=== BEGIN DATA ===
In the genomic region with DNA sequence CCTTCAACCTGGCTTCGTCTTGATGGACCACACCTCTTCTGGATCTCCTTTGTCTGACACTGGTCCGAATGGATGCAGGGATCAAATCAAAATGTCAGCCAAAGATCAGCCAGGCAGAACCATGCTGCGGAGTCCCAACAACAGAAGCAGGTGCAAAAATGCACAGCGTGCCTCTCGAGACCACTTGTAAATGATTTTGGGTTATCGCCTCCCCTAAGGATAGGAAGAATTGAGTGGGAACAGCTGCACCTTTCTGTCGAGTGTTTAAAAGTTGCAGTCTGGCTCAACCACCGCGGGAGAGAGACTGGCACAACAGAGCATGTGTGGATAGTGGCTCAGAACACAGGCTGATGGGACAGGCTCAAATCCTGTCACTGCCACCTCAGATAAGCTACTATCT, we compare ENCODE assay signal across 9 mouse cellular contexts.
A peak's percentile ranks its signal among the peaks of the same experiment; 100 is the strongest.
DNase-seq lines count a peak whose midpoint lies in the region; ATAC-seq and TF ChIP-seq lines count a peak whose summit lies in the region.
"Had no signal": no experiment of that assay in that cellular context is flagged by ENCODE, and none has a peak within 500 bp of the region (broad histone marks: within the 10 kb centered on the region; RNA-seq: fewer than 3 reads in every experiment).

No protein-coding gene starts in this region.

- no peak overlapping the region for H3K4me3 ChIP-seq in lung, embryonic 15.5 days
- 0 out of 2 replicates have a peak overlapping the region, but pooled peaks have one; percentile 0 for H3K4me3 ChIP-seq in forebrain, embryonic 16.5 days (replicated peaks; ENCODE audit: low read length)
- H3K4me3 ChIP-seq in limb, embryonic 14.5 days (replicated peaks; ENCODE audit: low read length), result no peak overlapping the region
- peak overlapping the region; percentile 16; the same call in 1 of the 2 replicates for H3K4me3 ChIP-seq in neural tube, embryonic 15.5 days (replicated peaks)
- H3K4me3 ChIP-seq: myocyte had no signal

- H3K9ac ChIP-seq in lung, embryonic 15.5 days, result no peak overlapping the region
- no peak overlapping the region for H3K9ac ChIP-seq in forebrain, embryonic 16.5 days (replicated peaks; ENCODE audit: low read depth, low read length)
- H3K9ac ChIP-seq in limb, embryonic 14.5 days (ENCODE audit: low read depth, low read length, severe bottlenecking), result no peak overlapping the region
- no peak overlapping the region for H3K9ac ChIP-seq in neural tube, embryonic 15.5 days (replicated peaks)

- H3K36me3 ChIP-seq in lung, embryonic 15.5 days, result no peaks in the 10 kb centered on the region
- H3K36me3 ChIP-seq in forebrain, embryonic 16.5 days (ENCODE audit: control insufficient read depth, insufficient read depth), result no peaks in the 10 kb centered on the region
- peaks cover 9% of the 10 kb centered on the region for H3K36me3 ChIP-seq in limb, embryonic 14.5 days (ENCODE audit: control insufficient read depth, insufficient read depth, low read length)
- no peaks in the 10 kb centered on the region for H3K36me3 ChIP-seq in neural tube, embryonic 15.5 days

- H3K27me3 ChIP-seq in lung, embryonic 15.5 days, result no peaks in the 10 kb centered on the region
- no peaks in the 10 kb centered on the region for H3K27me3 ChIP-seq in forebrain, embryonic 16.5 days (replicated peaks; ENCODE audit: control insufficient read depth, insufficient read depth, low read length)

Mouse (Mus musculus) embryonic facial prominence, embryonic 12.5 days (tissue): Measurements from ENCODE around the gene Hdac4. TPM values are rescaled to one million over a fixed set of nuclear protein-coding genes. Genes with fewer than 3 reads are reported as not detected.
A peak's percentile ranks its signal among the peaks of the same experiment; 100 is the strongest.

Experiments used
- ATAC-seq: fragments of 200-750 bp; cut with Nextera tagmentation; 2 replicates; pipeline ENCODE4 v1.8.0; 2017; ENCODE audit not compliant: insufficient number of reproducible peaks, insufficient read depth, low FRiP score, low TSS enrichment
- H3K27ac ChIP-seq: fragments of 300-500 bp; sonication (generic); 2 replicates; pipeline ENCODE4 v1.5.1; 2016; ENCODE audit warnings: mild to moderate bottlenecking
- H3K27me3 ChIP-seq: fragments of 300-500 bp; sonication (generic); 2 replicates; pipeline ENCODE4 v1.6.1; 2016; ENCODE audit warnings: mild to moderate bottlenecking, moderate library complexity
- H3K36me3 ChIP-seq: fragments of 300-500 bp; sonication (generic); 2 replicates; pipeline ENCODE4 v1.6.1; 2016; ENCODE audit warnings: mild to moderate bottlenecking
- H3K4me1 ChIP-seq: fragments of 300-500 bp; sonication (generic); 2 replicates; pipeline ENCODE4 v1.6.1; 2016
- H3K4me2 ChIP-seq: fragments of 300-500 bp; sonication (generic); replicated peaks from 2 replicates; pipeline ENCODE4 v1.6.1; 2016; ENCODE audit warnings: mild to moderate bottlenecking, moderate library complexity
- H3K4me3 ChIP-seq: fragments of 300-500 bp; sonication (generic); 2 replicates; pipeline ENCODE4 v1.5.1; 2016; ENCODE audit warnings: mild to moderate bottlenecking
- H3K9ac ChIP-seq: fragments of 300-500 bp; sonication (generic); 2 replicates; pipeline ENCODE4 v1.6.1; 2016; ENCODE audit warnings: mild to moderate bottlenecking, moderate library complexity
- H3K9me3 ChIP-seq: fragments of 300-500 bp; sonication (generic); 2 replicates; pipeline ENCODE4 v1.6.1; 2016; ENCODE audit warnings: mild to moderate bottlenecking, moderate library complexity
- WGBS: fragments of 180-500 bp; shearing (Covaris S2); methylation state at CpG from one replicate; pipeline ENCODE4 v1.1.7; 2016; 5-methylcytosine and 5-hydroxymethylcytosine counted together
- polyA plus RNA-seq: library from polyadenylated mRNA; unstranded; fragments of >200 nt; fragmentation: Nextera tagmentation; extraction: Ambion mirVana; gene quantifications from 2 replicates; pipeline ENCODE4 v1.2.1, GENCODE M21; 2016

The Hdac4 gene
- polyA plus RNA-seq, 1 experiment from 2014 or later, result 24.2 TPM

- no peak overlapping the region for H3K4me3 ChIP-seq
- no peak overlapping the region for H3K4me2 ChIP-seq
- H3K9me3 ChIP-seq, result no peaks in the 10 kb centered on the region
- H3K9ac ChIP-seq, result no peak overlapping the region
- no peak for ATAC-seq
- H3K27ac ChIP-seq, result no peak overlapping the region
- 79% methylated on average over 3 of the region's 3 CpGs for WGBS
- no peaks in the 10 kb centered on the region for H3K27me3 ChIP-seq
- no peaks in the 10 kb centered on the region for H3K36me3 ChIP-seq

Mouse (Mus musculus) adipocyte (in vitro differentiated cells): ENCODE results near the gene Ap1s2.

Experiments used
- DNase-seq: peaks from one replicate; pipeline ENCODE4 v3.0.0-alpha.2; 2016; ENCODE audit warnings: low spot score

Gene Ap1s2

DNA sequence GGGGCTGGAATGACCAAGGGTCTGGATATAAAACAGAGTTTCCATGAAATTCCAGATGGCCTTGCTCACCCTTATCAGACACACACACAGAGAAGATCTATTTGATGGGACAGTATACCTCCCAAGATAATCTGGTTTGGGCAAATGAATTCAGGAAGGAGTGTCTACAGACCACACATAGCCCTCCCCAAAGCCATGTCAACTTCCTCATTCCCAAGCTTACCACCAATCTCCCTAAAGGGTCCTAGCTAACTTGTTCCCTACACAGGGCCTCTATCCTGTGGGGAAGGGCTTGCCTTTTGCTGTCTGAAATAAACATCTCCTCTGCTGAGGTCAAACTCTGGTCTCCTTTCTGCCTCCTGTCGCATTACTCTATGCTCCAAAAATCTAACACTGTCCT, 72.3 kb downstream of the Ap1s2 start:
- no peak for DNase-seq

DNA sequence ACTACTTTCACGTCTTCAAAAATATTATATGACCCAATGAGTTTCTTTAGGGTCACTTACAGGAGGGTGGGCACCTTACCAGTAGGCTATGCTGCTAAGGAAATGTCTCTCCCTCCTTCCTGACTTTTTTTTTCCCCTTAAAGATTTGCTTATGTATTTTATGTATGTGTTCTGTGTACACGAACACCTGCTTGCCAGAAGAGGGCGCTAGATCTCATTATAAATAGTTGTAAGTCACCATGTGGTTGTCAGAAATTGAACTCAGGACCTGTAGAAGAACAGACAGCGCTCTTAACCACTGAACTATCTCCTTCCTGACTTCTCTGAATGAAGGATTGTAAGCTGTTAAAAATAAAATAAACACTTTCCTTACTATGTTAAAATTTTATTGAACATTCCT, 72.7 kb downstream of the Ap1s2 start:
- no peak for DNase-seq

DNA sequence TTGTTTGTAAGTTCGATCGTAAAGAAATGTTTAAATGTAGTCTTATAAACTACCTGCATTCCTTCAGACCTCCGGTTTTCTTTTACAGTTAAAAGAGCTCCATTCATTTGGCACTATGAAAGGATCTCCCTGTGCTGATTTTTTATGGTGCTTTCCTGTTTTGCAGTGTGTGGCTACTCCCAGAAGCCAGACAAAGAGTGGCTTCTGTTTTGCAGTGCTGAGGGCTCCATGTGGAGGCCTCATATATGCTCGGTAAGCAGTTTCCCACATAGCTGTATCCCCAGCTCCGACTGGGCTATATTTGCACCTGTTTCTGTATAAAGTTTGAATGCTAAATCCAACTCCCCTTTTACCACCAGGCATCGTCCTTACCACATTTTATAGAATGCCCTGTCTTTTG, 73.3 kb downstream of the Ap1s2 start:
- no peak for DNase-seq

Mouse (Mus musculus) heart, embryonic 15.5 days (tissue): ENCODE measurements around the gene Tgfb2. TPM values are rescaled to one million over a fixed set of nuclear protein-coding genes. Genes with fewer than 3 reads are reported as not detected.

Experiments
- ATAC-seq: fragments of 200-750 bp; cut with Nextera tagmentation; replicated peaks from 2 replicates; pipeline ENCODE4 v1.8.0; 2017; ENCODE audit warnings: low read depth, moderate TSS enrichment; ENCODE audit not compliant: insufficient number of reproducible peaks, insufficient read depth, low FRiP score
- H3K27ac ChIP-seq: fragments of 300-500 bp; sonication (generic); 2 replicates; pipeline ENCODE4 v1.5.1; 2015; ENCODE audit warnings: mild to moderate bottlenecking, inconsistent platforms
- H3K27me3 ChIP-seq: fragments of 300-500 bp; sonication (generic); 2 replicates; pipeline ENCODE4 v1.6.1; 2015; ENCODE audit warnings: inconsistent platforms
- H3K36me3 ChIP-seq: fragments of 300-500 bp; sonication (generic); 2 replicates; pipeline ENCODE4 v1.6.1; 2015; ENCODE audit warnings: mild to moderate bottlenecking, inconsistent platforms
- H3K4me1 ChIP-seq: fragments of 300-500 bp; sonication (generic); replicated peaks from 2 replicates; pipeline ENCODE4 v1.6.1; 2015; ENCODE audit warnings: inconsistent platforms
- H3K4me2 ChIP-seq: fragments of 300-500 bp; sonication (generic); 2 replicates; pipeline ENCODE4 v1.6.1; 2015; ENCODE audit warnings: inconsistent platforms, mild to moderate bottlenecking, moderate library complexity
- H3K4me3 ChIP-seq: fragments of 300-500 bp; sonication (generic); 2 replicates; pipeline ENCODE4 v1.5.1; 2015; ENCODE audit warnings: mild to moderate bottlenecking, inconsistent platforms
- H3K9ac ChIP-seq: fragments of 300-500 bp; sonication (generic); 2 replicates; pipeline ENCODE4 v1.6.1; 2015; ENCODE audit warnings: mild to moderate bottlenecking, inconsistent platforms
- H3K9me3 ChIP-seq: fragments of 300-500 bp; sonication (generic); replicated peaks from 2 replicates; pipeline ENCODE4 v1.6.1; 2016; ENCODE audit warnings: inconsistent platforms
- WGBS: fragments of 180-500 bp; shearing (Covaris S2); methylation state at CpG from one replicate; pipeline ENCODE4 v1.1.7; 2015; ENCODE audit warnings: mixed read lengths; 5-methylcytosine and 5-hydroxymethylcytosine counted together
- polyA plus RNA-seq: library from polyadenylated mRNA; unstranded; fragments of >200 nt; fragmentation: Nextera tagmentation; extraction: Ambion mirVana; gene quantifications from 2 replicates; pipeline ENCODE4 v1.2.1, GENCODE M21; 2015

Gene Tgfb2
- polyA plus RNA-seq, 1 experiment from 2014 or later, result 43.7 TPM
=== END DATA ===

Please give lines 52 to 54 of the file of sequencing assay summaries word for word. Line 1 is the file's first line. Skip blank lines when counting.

DNA sequence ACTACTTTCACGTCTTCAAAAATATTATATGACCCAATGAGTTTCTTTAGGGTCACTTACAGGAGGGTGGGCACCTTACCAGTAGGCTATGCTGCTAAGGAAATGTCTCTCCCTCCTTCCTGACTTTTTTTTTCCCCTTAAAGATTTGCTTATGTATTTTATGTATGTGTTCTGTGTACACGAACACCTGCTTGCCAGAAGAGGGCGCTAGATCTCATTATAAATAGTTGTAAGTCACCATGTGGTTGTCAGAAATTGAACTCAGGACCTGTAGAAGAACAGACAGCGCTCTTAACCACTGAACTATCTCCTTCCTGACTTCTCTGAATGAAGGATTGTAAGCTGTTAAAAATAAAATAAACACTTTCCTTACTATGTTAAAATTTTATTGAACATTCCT, 72.7 kb downstream of the Ap1s2 start:
- no peak for DNase-seq

DNA sequence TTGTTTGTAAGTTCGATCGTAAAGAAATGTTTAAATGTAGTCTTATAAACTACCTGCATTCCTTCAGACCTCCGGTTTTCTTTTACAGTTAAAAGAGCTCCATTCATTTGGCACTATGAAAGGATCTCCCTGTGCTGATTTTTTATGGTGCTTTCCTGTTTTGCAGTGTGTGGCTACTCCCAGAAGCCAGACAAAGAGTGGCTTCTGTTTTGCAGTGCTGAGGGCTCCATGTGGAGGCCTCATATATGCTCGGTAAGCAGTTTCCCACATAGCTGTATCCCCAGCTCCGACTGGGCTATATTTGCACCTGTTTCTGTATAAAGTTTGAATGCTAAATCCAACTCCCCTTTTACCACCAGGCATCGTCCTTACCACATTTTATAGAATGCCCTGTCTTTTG, 73.3 kb downstream of the Ap1s2 start: